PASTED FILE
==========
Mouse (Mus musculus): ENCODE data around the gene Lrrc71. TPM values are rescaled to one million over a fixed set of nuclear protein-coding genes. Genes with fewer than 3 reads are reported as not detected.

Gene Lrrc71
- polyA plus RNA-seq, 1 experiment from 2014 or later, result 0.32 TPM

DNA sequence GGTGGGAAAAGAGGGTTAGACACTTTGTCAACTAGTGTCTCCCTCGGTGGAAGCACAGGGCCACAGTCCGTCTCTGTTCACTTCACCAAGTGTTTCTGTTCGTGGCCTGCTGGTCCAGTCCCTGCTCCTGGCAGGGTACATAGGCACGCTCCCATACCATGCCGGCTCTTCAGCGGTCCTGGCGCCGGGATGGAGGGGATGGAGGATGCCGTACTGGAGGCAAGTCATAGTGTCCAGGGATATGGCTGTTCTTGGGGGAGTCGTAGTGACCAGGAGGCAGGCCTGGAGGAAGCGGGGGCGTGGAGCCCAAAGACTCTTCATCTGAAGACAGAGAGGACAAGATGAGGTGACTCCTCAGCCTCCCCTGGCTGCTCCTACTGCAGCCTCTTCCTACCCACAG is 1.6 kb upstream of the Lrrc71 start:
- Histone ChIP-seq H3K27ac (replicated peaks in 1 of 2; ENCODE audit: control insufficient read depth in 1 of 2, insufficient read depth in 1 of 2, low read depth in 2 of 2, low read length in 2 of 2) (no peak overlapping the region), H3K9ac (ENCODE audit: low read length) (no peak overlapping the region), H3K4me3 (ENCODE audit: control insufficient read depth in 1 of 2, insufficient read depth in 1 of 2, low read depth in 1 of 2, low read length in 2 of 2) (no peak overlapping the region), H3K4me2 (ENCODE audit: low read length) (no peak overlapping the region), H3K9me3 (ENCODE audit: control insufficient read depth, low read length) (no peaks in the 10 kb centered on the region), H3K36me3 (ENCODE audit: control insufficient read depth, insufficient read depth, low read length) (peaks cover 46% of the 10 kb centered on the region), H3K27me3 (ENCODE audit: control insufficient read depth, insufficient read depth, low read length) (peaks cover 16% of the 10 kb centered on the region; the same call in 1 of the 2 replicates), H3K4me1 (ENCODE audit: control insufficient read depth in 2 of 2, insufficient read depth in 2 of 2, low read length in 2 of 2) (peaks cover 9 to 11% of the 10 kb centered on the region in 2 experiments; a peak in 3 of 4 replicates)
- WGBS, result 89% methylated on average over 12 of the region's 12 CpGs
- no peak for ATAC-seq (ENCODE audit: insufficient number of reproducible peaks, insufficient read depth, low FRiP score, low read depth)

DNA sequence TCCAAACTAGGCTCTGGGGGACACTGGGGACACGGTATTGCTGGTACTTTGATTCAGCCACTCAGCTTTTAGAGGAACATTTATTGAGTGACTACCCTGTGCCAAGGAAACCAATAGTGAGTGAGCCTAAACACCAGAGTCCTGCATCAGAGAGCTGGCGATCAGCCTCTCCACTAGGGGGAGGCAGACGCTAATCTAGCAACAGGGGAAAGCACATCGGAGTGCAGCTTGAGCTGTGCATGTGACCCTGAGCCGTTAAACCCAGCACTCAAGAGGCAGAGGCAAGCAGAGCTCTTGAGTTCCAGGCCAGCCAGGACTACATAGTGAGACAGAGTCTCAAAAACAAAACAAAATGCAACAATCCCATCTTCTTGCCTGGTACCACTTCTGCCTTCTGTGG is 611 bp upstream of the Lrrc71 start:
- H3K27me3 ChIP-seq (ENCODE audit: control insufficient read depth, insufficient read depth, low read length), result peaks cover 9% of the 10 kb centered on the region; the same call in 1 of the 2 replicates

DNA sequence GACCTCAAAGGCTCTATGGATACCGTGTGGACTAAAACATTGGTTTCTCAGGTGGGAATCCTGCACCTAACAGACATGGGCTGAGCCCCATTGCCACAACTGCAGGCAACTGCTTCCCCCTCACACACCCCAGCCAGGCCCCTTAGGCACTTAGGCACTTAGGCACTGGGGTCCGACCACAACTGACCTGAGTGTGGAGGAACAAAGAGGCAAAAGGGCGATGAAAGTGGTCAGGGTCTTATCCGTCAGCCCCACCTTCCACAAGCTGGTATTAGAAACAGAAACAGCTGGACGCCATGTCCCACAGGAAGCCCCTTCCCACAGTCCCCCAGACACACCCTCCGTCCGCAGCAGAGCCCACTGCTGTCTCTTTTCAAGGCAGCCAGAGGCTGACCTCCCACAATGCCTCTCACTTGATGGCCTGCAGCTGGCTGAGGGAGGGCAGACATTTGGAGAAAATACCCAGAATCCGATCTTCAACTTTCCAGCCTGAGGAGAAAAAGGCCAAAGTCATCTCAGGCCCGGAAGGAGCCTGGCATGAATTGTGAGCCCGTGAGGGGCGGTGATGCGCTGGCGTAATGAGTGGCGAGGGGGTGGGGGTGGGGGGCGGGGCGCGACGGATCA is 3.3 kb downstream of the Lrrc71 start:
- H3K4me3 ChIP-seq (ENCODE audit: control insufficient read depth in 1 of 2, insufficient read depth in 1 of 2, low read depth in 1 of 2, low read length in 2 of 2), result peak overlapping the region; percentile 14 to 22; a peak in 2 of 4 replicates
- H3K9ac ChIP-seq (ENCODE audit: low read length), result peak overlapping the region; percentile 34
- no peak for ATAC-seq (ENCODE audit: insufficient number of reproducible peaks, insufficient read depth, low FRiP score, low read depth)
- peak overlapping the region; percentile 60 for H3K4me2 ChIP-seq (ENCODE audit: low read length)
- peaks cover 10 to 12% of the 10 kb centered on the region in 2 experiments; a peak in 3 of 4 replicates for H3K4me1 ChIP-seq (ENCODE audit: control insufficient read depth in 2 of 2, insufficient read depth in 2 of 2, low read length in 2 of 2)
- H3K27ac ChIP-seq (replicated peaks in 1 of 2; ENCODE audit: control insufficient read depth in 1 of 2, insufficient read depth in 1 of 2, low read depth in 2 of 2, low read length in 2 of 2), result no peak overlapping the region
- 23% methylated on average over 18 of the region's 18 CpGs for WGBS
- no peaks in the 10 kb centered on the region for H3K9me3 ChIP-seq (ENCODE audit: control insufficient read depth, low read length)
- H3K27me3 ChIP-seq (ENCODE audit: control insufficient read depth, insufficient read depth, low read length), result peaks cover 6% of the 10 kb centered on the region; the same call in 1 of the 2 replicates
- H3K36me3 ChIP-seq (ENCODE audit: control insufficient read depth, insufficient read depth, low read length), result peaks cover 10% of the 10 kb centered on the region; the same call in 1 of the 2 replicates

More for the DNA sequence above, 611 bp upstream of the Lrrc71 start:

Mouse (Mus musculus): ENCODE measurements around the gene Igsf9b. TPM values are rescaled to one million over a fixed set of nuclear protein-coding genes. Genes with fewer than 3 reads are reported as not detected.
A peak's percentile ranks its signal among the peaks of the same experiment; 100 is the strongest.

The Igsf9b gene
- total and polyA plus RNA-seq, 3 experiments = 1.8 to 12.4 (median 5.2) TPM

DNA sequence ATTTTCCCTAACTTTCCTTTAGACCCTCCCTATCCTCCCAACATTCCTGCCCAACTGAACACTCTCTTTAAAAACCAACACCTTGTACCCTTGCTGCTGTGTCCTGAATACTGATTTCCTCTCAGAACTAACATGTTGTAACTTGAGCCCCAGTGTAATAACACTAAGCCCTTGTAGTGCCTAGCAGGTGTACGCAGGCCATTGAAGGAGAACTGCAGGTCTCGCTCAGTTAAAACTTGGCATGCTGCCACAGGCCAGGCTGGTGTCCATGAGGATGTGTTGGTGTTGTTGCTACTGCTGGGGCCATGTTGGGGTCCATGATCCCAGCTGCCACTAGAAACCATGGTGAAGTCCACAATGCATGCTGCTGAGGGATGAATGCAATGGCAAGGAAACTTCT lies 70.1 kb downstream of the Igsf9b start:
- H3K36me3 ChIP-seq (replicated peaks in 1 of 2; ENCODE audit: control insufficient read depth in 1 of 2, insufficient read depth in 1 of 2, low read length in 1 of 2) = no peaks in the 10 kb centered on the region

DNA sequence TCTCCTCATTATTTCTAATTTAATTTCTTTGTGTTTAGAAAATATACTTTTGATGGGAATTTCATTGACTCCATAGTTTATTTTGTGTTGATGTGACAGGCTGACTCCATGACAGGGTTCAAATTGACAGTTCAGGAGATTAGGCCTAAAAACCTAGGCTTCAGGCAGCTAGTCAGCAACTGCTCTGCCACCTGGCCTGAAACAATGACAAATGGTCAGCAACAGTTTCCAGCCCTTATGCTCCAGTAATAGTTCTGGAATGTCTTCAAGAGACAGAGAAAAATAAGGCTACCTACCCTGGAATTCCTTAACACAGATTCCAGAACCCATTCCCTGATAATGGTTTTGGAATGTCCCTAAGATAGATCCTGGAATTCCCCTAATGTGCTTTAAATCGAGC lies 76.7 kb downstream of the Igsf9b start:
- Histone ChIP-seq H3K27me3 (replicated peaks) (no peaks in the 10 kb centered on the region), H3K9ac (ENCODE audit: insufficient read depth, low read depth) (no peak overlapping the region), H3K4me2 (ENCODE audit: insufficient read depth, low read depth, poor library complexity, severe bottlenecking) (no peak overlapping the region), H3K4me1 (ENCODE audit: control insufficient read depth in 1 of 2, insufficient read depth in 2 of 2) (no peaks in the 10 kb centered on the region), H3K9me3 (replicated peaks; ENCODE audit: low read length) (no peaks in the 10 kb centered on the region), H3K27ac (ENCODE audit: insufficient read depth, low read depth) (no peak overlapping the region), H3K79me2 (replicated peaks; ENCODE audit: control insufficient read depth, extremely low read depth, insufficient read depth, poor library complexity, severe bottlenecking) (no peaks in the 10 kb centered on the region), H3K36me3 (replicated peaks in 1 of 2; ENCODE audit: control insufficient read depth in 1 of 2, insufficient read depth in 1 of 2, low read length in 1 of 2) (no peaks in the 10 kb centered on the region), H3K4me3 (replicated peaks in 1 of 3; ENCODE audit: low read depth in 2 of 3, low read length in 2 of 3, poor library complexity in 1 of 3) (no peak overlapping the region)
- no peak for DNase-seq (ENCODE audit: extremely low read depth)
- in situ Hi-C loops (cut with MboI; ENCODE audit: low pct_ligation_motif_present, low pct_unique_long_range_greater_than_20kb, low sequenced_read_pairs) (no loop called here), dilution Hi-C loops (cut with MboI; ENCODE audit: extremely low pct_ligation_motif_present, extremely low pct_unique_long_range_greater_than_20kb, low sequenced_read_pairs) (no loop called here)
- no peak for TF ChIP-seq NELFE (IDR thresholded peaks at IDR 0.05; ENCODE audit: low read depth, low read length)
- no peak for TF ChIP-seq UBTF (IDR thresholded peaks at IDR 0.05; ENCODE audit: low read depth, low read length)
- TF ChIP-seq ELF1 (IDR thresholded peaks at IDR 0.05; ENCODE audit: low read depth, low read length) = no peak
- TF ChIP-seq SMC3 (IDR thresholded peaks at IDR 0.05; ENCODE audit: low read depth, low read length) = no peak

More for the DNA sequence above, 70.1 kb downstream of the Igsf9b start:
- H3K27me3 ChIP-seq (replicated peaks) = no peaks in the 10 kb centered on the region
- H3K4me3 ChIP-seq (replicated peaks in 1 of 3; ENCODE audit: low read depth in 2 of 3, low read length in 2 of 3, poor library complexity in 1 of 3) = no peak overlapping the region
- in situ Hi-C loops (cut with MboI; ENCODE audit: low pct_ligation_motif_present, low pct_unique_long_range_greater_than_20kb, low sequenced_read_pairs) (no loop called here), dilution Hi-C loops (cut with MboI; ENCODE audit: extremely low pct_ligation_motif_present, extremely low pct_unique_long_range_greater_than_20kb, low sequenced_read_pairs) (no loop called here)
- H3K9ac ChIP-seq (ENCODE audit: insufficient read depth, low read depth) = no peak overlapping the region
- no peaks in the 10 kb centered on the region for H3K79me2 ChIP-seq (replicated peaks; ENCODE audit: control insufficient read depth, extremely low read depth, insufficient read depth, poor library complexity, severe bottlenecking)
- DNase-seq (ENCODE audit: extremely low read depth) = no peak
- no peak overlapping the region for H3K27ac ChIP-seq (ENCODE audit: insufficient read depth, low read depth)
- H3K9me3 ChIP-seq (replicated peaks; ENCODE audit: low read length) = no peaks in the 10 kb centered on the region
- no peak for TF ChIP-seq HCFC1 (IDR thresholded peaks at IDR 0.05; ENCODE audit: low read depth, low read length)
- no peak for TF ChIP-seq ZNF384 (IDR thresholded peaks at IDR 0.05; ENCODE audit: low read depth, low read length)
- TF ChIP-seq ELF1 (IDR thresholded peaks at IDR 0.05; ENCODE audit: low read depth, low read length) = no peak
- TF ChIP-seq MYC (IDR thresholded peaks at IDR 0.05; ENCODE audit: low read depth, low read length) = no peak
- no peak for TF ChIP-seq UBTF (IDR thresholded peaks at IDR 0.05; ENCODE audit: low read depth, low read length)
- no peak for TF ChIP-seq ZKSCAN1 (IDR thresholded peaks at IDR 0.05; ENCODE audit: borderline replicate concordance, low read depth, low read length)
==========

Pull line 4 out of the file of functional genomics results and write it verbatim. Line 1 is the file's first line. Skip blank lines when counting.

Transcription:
DNA sequence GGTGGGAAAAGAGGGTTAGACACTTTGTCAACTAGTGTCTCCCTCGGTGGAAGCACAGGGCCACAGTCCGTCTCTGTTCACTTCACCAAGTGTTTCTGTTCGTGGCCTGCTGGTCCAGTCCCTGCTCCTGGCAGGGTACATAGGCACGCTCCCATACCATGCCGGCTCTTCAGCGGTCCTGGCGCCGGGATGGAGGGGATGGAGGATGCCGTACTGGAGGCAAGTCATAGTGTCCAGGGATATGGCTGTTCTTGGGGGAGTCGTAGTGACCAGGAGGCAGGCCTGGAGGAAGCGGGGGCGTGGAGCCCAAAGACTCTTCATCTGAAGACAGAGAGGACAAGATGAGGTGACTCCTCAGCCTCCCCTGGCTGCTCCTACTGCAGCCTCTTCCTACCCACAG is 1.6 kb upstream of the Lrrc71 start: